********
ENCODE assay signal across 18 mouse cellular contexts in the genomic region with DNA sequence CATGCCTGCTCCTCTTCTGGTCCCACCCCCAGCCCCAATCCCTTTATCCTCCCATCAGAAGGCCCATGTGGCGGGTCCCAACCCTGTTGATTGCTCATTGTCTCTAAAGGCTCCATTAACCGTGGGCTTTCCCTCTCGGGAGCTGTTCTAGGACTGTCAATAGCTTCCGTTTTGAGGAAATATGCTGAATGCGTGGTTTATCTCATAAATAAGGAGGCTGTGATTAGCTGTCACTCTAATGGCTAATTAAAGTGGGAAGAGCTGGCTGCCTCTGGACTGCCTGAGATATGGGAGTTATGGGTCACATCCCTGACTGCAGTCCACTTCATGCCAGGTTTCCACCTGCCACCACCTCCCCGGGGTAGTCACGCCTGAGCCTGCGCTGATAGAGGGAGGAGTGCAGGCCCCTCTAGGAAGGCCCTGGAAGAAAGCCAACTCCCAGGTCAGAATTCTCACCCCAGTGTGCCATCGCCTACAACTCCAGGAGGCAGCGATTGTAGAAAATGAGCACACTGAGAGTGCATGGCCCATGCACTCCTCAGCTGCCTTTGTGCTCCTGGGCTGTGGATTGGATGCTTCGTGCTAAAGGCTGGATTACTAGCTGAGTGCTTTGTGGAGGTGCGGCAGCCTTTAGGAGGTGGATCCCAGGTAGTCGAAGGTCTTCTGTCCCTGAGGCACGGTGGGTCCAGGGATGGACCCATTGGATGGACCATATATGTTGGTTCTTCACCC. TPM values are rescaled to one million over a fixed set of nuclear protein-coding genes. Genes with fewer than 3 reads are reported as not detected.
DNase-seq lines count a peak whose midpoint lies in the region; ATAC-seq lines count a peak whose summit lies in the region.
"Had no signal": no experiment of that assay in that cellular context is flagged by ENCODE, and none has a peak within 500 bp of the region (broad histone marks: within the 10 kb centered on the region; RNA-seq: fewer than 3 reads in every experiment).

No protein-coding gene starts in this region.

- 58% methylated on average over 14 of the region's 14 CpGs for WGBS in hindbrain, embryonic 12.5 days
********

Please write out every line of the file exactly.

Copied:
ENCODE assay signal across 18 mouse cellular contexts in the genomic region with DNA sequence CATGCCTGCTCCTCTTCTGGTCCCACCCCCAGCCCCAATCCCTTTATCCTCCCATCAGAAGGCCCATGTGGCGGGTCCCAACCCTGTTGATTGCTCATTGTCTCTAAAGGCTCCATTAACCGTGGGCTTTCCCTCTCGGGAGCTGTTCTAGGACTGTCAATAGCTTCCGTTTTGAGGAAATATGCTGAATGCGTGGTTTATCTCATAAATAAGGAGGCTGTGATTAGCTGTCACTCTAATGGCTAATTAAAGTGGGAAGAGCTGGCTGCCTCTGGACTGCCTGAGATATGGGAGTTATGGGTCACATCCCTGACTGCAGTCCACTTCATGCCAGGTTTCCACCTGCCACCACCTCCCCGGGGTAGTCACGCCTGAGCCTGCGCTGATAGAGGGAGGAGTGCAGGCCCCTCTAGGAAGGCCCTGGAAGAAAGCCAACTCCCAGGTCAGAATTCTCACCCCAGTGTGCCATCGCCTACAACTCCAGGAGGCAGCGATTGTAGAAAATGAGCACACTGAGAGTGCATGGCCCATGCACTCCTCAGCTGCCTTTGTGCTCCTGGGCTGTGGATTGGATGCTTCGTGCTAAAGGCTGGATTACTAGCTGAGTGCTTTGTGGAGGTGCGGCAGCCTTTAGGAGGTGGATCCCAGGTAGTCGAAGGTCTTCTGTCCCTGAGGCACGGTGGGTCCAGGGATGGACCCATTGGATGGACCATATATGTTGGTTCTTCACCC. TPM values are rescaled to one million over a fixed set of nuclear protein-coding genes. Genes with fewer than 3 reads are reported as not detected.
DNase-seq lines count a peak whose midpoint lies in the region; ATAC-seq lines count a peak whose summit lies in the region.
"Had no signal": no experiment of that assay in that cellular context is flagged by ENCODE, and none has a peak within 500 bp of the region (broad histone marks: within the 10 kb centered on the region; RNA-seq: fewer than 3 reads in every experiment).

No protein-coding gene starts in this region.

- 58% methylated on average over 14 of the region's 14 CpGs for WGBS in hindbrain, embryonic 12.5 days